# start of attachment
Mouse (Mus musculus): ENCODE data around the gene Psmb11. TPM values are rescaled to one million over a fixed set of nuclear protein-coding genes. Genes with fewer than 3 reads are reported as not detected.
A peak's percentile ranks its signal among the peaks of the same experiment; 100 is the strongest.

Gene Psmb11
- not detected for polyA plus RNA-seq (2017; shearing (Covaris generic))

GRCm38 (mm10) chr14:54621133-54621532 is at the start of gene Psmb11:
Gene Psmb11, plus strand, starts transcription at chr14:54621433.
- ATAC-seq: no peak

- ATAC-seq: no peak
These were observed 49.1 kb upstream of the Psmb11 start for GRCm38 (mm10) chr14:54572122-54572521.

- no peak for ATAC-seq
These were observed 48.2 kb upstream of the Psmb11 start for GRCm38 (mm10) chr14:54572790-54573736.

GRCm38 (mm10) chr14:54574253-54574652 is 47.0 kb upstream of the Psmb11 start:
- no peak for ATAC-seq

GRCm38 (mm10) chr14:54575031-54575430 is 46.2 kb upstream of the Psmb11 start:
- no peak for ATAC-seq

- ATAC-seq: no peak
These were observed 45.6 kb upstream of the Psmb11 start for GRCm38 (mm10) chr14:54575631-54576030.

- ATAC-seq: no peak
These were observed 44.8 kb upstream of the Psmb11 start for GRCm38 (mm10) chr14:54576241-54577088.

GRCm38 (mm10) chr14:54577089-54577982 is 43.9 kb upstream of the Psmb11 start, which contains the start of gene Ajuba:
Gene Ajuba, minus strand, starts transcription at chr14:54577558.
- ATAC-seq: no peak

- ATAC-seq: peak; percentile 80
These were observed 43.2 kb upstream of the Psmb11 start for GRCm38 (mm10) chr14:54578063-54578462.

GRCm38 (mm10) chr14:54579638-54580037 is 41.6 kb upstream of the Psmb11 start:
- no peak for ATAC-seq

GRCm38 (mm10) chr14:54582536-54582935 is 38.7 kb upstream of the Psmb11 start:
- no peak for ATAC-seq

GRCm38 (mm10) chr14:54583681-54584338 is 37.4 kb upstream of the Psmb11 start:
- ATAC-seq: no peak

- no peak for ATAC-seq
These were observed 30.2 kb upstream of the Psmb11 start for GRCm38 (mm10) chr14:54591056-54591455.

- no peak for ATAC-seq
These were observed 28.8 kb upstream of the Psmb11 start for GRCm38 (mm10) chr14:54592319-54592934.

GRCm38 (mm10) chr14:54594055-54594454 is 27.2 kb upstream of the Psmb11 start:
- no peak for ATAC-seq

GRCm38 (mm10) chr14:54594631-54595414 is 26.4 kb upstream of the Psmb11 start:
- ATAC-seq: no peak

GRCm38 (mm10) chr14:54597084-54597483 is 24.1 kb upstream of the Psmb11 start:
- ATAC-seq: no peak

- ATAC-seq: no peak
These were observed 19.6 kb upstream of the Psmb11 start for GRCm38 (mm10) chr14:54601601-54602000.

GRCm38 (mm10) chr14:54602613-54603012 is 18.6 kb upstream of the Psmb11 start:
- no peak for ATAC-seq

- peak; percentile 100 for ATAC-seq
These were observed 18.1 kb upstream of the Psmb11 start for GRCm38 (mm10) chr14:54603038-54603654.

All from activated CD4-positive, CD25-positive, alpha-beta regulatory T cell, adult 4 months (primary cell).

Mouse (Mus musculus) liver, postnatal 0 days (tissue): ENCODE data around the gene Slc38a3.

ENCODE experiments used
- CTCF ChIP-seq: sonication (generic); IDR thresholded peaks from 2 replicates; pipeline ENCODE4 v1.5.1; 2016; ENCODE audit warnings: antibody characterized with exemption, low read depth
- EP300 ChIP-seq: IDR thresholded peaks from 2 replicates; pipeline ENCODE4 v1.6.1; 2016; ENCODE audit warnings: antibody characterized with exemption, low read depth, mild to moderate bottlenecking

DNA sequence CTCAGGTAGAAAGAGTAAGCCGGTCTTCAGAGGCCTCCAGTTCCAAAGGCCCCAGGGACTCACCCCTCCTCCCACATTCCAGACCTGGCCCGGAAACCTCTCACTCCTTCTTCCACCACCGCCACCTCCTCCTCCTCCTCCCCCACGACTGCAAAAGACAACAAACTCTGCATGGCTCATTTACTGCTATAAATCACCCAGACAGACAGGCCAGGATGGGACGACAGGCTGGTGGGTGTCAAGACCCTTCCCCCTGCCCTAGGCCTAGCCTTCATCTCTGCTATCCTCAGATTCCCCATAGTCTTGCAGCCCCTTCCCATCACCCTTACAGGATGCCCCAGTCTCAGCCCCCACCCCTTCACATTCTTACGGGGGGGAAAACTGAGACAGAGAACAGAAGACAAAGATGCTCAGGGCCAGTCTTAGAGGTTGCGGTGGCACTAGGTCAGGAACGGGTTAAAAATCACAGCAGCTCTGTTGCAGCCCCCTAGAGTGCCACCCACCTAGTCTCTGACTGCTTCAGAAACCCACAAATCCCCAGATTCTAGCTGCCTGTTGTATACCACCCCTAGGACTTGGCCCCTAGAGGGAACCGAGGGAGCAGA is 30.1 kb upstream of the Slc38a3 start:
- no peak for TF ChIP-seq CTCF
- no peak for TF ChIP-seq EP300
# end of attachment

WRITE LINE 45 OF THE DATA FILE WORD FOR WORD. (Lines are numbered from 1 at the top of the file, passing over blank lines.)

- peak; percentile 100 for ATAC-seq